Three Engaging Ways to Introduce a Class Novel

Three Ways to Introduce a Class Novel in the Secondary ELA Classroom

One of the most significant factors of a successful classroom novel study is engagement. If students are engaged in the text, they are more likely to enjoy reading, comprehend the story, and look at the story’s content through a critical lens.

I try my best to engage students in our whole-class novels by introducing the novel in a way that creates excitement and curiosity. I want my students to want to read.

Here is a look at three different ways to introduce a classroom novel.

Preview the Novel


Give the students some time in class with the novel to preview the novel. When I have my students preview the novel, I usually give them about 10 minutes in class to look over and read the front and back covers, read the first few paragraphs, look up information about the author.

Usually, to give my students some more structure for this activity, I will ask them several questions. Students are free to work in small groups answering these questions and discussing the book.

  • What do you think will happen in this book?
  • What do you think the main conflict will be?
  • Based on the information you researched about the author, what do you think the theme of this book will be?
  • What was happening in the world when this book was written?

Another way to add more structure to a novel preview activity is to use the pre-reading task cards in my Response to Literature Task Cards set. These literary analysis task cards come in a print, digital, and combo bundle.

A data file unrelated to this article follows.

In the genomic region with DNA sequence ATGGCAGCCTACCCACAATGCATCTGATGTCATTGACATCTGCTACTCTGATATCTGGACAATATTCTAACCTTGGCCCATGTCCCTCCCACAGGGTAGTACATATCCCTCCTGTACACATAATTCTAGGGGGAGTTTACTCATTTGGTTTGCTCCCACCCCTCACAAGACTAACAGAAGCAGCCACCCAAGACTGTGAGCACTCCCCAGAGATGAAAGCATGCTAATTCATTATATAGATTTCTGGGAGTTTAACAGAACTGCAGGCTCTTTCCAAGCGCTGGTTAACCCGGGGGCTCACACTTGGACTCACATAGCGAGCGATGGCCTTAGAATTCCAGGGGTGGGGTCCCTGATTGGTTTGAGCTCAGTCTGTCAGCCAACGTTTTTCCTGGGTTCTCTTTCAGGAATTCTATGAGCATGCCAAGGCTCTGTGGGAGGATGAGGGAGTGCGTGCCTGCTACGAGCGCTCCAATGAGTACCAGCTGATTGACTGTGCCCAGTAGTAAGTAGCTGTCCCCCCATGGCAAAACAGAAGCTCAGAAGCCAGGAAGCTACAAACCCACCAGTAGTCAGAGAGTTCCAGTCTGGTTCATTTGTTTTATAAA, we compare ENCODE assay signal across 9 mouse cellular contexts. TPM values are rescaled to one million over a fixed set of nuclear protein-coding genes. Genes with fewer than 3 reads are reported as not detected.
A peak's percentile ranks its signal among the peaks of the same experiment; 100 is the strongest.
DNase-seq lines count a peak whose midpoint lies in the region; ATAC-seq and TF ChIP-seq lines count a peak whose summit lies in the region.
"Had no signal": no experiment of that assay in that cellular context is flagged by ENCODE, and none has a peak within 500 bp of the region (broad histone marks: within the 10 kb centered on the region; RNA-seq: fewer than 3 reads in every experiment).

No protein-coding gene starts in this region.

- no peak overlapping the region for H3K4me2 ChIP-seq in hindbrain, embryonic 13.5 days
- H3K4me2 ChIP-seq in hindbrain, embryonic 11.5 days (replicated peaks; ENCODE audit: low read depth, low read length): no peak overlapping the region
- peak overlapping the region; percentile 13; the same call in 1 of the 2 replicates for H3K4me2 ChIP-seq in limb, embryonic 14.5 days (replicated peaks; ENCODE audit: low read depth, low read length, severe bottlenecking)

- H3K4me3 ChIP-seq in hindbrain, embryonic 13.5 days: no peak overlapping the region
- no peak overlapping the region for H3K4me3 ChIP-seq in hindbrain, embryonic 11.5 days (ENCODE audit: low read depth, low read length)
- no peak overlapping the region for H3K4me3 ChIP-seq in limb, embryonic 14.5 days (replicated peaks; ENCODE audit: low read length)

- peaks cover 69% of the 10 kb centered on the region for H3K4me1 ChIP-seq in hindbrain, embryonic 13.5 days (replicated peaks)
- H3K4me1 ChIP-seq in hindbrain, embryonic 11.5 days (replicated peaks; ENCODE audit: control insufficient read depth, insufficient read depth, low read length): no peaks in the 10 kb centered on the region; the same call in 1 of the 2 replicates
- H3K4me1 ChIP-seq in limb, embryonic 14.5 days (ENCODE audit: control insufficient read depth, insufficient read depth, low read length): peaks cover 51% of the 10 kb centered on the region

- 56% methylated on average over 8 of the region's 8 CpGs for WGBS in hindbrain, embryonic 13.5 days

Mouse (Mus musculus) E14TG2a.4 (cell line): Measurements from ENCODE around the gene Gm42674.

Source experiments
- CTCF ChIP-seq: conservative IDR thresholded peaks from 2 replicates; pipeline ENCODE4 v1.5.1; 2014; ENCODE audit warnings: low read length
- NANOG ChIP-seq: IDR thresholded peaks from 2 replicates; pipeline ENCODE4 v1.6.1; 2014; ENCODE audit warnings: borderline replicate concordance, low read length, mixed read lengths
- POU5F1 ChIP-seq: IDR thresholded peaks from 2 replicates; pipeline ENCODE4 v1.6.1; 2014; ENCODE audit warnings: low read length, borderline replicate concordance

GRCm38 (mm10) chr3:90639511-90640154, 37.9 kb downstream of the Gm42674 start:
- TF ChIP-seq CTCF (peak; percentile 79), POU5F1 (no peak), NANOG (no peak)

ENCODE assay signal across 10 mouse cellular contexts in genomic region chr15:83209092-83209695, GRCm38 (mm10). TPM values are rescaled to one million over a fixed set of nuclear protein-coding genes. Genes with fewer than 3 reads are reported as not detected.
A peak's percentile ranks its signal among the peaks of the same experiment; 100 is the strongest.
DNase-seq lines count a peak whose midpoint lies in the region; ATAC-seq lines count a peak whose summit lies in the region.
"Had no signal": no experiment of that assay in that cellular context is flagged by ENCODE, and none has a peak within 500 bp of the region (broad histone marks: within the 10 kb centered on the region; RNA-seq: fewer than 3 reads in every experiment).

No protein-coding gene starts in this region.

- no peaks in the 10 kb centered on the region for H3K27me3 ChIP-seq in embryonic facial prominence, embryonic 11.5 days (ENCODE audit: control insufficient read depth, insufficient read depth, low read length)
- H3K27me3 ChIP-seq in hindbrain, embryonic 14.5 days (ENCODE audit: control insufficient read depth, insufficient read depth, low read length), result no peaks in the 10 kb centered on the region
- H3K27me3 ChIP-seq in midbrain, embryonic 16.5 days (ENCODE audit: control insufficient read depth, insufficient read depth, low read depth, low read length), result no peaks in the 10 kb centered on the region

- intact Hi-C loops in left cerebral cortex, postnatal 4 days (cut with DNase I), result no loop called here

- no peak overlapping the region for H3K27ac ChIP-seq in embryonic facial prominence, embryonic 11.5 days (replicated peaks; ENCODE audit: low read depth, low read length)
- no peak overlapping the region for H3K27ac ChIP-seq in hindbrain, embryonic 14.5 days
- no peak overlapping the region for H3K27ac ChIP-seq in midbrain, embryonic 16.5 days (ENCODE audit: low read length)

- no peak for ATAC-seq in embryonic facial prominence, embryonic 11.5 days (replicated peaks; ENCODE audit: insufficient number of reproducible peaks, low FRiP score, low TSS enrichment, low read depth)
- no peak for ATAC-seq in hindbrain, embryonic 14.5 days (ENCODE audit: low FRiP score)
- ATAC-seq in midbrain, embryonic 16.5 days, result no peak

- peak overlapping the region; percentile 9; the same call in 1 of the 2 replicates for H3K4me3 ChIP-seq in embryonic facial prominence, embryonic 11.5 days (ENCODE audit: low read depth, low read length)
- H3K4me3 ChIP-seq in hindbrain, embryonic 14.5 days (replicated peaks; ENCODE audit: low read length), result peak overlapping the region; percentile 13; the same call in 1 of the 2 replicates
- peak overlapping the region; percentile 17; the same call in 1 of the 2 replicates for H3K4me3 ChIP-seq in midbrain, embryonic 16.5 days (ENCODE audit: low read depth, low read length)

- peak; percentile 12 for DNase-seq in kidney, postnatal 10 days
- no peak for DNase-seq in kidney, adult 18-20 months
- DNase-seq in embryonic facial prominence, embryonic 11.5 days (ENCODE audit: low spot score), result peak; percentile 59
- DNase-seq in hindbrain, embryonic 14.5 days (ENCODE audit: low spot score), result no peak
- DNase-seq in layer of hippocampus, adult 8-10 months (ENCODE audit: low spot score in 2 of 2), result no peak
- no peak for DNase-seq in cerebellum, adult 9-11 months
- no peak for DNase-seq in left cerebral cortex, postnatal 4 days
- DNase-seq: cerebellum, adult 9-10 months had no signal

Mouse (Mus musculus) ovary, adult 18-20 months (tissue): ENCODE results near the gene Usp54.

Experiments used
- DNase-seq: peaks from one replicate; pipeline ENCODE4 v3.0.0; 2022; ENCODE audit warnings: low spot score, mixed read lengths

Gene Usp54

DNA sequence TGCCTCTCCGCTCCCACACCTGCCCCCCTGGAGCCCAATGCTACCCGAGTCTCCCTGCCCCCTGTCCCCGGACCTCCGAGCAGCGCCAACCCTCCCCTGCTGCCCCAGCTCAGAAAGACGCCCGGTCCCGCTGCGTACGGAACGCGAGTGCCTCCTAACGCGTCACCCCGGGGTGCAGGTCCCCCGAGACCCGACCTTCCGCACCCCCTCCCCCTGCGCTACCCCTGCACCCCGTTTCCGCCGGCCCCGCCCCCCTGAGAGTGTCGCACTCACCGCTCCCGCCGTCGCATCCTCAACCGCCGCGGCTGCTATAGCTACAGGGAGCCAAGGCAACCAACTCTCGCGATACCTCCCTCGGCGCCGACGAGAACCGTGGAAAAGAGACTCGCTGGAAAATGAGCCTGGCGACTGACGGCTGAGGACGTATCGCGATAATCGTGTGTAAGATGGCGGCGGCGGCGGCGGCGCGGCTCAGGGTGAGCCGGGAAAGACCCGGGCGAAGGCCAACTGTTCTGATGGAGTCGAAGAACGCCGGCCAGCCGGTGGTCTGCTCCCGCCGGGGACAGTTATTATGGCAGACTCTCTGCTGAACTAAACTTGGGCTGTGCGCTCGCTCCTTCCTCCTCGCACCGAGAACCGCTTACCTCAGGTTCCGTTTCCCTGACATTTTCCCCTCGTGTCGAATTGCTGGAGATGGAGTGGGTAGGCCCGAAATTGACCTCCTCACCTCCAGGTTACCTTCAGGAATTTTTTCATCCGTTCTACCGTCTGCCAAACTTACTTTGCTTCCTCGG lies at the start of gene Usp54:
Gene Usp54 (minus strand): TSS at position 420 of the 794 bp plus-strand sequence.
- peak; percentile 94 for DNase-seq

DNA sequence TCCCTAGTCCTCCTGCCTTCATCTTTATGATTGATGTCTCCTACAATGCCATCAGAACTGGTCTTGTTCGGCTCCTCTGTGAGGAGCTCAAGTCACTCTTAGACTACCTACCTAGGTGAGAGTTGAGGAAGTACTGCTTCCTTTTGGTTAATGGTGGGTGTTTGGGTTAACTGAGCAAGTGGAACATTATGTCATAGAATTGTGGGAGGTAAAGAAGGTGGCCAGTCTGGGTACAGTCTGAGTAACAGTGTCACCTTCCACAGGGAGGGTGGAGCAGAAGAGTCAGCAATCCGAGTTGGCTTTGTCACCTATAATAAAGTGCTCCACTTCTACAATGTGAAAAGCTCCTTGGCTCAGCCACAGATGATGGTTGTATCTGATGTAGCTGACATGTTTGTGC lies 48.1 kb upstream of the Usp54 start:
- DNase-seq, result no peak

Watch a Video about the Author


Showing a quick video that features the author is a great way to engage students in a class novel before you read. By showing an introductory movie, students will not only get an introduction to some of the novels, but they will also get to learn more about the author.

When I teach Night in my classroom, I always show Oprah Winfrey’s Elie Wiesel interview at Auschwitz before reading the memoir. This video opens students’ eyes to the Holocaust’s atrocities, and it helps students understand more context, which helps make connections when we read.

When I read Long Way Down with my students, I showed the Jason Reynolds interview from The Daily Show before we read. My students enjoyed seeing the author speak about issues that they care about.

Introduce a Novel with Collaborative Research


One of the most academic ways that I’ve introduced a novel in the classroom is through a collaborative research project. For this activity, I use any of my group research projects in my The Daring English TPT store that corresponds with the novel I am teaching.

Setting up a group research project as a novel introduction activity is easy. First, you will want to come up with your assignment requirements. Typically, I have my students write a group report and then place that information into a slideshow presentation. For group presentations, I’ve always found the most success when I give them a template.

Sample Group Research Project Template:

  • Slide 1: Title slide with group member names
  • Slide 2: Table of Contents
  • Slides 3+: Content Slides. Each student is responsible for a different content slide.
  • Last Slide: Works Cited Page

Once you have the assignment guidelines figured out, you’ll want to develop a list of topics. Each group should have a different list of topics, and all of the issues should relate to the social, historical, and political background of the novel.

For this activity, I usually give students a couple of days to work together in class on their projects, and then students present their findings to the class.

I have group research projects for Night, Fahrenheit 451, To Kill a Mockingbird, Lord of the Flies, The Odyssey, and more!



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